By: Alexandra Tzannidakis
As expected, Budget 2022 brings a change to the rules around how much money registered charities are allowed to keep tucked away in their investment portfolios. There has long been a ‘disbursement quota’ that registered charities have to meet each year, a minimum spend calculated as part of the overall value of the charity’s assets. Since 2004, each charity has been required to spend in each year a minimum of 3.5% of the value of its property (averaged over the last 24 months) that was not being used on charitable activities or administrative costs. This property is typically investments and real estate. The intention of this rule is to manage the amount of tax-supported money that sits in investments rather than circulating in the charitable sector. The relatively low modern 3.5% rate was based on investment return expectations in 2004, which was rather a different world than today’s. We don’t disagree that it was time to revisit this.
The federal government undertook a series of consultations on the disbursement quota this past year, in keeping with the promise in Budget 2021 to look at raising the quota. The main concern had to do with foundations, a kind of registered charity that operates mainly to make grants. The worry was that the rate of grant-making isn’t keeping pace with the rate at which the foundations’ investments have been growing. In fact, the Department of Finance identified a gap in charitable expenditures of at least $1 billion.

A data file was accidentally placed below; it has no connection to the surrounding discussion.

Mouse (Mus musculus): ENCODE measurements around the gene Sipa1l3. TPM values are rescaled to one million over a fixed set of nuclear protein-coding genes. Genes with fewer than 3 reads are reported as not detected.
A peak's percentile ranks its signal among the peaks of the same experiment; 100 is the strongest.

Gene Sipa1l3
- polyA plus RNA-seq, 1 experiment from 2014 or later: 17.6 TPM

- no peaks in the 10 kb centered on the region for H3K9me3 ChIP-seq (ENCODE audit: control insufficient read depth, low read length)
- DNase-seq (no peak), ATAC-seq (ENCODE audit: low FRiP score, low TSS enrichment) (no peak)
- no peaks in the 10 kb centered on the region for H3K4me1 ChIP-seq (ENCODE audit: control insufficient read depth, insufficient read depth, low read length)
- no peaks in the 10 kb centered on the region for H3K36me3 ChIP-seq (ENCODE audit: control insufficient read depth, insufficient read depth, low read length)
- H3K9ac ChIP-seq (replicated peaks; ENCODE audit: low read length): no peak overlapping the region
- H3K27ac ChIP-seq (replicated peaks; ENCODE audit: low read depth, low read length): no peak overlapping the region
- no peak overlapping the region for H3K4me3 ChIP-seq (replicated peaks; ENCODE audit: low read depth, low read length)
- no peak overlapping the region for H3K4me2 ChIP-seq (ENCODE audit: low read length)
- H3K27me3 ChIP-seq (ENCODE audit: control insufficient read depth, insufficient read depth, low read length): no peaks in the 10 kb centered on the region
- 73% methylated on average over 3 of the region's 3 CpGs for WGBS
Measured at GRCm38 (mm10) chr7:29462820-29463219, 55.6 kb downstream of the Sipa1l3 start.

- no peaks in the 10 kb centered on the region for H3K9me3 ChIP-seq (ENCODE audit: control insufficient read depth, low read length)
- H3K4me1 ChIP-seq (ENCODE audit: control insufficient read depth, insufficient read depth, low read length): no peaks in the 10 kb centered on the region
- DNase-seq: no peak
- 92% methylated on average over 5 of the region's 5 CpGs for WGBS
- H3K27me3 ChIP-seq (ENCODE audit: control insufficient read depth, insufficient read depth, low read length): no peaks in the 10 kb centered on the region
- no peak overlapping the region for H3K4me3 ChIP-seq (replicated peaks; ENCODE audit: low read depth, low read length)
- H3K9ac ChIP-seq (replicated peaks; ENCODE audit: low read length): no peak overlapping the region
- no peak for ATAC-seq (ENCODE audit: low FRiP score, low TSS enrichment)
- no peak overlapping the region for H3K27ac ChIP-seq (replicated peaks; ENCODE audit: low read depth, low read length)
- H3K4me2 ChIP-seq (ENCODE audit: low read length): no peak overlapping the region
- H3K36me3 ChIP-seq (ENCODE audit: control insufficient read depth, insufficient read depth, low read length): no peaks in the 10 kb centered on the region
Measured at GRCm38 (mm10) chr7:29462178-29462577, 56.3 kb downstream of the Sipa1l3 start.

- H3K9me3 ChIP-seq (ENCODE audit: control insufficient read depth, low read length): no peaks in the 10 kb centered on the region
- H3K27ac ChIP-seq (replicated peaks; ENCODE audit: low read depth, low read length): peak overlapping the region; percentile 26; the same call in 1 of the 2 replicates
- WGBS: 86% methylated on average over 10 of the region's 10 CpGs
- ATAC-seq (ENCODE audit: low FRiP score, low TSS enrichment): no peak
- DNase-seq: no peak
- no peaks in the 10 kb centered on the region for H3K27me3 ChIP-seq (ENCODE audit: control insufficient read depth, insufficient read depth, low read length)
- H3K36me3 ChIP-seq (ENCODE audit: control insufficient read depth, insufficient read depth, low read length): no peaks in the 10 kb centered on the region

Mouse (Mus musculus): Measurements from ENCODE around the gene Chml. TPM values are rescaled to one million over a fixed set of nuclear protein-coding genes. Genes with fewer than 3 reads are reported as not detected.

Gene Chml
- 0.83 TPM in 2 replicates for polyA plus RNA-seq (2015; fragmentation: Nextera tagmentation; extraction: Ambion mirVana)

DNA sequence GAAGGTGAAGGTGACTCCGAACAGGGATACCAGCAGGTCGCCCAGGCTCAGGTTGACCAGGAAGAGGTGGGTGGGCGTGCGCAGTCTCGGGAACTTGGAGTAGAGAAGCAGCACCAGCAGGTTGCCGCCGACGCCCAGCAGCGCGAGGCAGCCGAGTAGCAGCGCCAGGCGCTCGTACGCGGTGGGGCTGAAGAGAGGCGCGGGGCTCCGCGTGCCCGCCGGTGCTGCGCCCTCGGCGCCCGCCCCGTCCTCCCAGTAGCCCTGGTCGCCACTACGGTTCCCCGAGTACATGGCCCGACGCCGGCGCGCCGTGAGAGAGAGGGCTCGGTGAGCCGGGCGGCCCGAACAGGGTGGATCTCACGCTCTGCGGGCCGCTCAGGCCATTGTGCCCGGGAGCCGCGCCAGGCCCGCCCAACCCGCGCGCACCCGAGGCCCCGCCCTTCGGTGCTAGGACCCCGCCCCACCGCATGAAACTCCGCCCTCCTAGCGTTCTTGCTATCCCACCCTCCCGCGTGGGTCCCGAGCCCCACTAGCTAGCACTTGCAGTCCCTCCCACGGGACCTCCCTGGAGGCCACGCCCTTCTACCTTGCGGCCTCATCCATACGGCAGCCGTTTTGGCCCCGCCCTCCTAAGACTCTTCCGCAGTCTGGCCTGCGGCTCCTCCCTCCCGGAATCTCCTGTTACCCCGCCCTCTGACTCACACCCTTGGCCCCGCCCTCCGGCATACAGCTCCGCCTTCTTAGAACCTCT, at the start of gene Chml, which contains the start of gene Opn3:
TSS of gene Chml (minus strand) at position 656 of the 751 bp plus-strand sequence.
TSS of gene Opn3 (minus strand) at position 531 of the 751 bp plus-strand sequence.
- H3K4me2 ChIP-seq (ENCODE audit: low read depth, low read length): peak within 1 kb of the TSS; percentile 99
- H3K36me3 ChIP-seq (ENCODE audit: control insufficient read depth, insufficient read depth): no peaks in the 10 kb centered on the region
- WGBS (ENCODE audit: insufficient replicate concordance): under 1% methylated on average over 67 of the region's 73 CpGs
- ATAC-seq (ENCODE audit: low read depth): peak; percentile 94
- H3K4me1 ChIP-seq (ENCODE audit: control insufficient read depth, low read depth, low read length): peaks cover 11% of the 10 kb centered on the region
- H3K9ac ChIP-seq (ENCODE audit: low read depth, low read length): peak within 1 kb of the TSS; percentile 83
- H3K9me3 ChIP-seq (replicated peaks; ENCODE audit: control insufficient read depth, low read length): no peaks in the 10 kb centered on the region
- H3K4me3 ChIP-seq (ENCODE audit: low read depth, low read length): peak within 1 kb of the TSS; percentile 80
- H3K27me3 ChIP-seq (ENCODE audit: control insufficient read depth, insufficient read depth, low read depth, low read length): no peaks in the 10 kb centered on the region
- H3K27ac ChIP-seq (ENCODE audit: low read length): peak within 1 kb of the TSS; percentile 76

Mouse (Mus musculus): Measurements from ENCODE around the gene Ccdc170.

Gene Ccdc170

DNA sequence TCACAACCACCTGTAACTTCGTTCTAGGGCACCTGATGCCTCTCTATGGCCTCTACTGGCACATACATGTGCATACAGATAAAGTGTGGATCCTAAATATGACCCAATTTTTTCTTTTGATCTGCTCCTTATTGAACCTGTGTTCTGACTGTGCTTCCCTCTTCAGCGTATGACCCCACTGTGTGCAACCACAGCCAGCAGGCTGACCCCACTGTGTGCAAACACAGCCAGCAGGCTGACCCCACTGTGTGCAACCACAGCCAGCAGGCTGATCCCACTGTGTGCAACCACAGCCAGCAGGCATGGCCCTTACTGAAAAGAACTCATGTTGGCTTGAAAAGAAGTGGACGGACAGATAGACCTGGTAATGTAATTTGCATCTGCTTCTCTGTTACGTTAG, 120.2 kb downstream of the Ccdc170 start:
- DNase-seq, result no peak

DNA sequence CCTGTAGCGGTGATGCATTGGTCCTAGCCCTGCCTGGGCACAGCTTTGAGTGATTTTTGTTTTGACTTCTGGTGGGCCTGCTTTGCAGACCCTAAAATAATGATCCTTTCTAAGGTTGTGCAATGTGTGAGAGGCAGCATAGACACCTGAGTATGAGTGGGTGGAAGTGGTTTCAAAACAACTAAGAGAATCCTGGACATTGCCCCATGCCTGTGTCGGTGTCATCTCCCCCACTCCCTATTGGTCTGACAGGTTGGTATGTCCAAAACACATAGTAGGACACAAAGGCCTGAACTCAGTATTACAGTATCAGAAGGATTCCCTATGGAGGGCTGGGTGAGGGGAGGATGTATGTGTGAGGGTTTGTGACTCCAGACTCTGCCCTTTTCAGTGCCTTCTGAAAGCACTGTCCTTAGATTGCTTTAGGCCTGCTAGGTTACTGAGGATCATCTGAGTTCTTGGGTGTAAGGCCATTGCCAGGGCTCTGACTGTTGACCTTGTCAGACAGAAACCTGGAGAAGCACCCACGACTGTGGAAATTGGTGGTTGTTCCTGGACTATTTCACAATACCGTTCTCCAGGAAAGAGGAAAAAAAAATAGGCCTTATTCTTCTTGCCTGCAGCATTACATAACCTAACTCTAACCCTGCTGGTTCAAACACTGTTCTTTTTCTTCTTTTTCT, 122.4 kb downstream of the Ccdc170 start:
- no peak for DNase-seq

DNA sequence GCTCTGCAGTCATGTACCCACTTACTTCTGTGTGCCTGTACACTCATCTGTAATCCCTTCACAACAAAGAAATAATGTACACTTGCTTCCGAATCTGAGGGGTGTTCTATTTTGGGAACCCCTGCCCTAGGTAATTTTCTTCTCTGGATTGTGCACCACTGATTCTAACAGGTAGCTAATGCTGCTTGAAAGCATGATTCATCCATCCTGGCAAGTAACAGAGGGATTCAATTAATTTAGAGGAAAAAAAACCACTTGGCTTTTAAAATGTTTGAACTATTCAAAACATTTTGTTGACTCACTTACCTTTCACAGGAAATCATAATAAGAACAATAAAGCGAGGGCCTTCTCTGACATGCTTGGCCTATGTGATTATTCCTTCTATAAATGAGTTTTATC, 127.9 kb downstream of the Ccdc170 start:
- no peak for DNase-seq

As a result of these consultations, Budget 2022 is introducing a new graduated disbursement quota system. For smaller investment assets, the quota is staying the same, but for investments over $1 million the quota is rising significantly from 3.5% to 5%, effective as of 2023. The intended effect of this will be to inject spending into the charitable sector, in the form of money that comes from large investment funds already within the charitable sector rather than from government coffers. The CRA will also apparently increase the amount of information it collects from charities regarding their investments and donor-advised funds, as well as whether they are meeting their disbursement quotas. The Budget promises a review of these changes in five years.